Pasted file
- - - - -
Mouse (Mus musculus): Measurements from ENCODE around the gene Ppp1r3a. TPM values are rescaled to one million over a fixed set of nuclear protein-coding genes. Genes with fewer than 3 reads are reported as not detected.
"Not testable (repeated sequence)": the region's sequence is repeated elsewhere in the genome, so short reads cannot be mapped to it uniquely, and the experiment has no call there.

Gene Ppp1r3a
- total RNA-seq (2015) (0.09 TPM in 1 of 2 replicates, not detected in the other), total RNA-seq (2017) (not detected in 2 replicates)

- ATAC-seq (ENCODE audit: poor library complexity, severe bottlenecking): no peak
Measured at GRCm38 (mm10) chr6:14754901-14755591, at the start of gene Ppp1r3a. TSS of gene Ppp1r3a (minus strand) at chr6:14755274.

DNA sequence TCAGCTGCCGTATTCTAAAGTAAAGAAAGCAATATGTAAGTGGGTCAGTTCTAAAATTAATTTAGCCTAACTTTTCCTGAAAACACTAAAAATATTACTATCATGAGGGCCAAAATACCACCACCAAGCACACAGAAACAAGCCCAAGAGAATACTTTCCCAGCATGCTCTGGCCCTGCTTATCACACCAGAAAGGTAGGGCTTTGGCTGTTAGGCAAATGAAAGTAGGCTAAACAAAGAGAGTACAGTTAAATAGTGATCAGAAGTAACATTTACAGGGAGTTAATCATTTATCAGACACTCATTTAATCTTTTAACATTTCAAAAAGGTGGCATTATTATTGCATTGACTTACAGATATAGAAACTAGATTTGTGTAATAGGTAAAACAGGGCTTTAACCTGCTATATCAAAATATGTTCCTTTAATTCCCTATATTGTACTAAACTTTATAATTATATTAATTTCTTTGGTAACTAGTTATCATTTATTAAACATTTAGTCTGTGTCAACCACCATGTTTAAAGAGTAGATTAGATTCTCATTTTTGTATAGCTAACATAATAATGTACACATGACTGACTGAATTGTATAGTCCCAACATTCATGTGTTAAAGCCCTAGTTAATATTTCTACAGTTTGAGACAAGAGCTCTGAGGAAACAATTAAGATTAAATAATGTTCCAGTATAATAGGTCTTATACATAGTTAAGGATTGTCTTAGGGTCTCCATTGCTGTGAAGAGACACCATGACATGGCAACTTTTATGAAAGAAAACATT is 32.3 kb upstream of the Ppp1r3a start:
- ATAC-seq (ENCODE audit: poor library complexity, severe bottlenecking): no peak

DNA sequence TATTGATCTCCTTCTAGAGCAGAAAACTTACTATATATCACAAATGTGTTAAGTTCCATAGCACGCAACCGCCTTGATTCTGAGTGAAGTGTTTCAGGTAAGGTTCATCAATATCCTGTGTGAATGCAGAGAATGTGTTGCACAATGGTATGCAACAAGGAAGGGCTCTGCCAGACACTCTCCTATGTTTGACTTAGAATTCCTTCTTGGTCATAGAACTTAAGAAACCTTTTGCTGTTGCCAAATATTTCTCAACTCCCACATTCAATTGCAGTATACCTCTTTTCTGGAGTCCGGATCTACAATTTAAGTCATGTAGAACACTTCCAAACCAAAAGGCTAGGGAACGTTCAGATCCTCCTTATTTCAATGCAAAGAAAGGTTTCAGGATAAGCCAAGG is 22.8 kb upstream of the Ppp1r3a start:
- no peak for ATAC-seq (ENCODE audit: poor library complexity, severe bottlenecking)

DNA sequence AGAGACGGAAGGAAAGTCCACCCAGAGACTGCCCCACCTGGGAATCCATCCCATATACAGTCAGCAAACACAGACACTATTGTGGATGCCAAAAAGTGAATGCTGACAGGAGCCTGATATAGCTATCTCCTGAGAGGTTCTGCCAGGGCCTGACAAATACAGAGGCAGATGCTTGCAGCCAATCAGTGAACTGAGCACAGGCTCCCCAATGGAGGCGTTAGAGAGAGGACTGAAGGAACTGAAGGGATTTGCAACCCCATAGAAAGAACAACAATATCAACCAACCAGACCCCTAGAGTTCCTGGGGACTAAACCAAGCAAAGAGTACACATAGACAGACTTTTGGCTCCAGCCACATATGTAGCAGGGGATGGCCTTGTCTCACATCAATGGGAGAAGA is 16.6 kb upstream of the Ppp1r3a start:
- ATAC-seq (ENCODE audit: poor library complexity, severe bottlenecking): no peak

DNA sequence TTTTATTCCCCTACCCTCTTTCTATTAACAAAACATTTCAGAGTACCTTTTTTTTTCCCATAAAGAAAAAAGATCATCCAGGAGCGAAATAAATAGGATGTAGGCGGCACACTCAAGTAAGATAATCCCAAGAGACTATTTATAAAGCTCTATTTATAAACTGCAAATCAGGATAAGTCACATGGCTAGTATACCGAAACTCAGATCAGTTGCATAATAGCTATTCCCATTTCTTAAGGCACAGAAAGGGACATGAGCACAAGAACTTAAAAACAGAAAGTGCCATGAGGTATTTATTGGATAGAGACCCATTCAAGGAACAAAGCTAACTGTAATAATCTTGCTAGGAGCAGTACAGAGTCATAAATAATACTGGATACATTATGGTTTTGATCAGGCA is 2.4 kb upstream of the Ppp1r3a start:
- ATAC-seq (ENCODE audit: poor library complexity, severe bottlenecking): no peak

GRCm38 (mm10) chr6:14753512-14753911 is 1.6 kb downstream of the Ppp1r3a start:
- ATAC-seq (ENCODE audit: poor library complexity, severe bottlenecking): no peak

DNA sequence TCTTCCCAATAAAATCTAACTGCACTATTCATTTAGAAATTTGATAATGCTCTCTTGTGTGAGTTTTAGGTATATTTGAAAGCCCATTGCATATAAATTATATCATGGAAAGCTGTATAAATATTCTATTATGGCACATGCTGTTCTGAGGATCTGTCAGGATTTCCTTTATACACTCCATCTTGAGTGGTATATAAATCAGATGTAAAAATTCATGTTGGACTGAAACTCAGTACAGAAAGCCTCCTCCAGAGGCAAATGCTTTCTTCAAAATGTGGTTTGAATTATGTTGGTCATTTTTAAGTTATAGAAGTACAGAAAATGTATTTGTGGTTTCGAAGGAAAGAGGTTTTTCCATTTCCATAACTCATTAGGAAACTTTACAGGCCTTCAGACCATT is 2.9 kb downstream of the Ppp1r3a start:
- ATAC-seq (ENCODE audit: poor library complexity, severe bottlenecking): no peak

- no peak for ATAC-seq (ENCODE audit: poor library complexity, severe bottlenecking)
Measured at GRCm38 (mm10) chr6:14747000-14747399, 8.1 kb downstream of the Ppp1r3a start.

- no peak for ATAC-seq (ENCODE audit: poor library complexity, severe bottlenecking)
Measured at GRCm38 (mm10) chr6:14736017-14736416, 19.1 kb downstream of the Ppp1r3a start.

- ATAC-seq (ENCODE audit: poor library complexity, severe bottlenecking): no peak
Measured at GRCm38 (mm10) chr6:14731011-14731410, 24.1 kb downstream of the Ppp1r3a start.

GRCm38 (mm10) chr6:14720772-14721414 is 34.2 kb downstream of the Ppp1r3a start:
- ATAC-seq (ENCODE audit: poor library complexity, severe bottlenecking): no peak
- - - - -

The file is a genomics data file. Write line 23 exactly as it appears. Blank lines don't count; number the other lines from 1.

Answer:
- ATAC-seq (ENCODE audit: poor library complexity, severe bottlenecking): no peak